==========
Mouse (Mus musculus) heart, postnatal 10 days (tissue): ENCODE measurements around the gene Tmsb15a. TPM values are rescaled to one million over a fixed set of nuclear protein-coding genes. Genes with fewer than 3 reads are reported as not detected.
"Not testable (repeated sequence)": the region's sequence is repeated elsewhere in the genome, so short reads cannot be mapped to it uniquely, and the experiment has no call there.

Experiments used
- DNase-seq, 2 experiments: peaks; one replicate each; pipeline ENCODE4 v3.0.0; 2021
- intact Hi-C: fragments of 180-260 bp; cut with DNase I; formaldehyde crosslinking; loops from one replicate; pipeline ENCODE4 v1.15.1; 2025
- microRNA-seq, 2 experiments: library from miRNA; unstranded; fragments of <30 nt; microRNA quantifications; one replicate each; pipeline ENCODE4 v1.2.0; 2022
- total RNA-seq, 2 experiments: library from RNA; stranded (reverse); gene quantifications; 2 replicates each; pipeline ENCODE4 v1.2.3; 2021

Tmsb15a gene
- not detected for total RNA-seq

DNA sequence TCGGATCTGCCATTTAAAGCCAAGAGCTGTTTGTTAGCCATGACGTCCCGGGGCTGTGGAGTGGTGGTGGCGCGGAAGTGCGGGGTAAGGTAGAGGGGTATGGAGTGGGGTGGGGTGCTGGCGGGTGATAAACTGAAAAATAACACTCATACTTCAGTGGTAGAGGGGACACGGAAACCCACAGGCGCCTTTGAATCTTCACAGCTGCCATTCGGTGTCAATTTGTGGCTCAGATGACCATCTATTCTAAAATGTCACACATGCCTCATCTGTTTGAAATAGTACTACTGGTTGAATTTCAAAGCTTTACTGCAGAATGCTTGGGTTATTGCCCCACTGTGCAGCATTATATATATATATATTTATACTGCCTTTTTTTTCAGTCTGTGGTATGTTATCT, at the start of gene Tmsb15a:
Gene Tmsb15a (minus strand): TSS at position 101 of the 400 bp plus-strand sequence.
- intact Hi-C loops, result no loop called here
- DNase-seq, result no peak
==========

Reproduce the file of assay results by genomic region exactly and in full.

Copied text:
Mouse (Mus musculus) heart, postnatal 10 days (tissue): ENCODE measurements around the gene Tmsb15a. TPM values are rescaled to one million over a fixed set of nuclear protein-coding genes. Genes with fewer than 3 reads are reported as not detected.
"Not testable (repeated sequence)": the region's sequence is repeated elsewhere in the genome, so short reads cannot be mapped to it uniquely, and the experiment has no call there.

Experiments used
- DNase-seq, 2 experiments: peaks; one replicate each; pipeline ENCODE4 v3.0.0; 2021
- intact Hi-C: fragments of 180-260 bp; cut with DNase I; formaldehyde crosslinking; loops from one replicate; pipeline ENCODE4 v1.15.1; 2025
- microRNA-seq, 2 experiments: library from miRNA; unstranded; fragments of <30 nt; microRNA quantifications; one replicate each; pipeline ENCODE4 v1.2.0; 2022
- total RNA-seq, 2 experiments: library from RNA; stranded (reverse); gene quantifications; 2 replicates each; pipeline ENCODE4 v1.2.3; 2021

Tmsb15a gene
- not detected for total RNA-seq

DNA sequence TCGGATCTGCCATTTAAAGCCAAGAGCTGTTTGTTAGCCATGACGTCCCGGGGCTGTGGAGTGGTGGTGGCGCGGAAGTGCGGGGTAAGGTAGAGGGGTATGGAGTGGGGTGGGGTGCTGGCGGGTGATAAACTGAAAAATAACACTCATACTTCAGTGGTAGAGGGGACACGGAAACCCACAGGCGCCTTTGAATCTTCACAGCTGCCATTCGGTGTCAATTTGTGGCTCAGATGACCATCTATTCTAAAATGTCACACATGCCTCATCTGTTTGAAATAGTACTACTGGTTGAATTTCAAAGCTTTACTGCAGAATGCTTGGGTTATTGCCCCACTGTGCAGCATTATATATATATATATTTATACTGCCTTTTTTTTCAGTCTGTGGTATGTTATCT, at the start of gene Tmsb15a:
Gene Tmsb15a (minus strand): TSS at position 101 of the 400 bp plus-strand sequence.
- intact Hi-C loops, result no loop called here
- DNase-seq, result no peak